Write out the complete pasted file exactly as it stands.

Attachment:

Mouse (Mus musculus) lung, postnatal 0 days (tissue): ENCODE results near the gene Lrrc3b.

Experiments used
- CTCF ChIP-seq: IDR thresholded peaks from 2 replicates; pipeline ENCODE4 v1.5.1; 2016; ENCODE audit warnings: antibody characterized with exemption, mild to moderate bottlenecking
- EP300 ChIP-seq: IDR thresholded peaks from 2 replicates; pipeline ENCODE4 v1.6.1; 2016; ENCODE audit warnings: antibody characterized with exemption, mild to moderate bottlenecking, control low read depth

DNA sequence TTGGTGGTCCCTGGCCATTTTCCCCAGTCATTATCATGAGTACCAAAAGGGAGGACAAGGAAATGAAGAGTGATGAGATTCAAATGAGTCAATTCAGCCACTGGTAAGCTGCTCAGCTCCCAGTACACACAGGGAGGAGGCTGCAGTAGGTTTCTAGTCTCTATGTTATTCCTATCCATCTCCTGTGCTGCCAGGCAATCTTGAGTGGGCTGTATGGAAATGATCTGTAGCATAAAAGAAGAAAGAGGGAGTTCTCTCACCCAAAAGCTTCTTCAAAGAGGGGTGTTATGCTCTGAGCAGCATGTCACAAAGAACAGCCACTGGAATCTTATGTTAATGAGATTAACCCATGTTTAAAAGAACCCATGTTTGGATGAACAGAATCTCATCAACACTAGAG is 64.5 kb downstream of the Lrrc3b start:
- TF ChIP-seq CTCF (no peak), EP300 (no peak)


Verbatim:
Mouse (Mus musculus) lung, postnatal 0 days (tissue): ENCODE results near the gene Lrrc3b.

Experiments used
- CTCF ChIP-seq: IDR thresholded peaks from 2 replicates; pipeline ENCODE4 v1.5.1; 2016; ENCODE audit warnings: antibody characterized with exemption, mild to moderate bottlenecking
- EP300 ChIP-seq: IDR thresholded peaks from 2 replicates; pipeline ENCODE4 v1.6.1; 2016; ENCODE audit warnings: antibody characterized with exemption, mild to moderate bottlenecking, control low read depth

DNA sequence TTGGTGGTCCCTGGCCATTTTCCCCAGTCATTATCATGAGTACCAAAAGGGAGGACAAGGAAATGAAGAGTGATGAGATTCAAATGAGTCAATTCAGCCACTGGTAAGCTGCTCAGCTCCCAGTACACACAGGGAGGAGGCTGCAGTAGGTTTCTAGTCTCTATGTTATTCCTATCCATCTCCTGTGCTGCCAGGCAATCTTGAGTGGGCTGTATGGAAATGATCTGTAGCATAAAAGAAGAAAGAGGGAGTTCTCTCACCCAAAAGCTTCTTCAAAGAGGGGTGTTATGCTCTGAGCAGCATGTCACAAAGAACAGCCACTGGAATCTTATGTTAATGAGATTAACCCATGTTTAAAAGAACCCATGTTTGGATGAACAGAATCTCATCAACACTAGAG is 64.5 kb downstream of the Lrrc3b start:
- TF ChIP-seq CTCF (no peak), EP300 (no peak)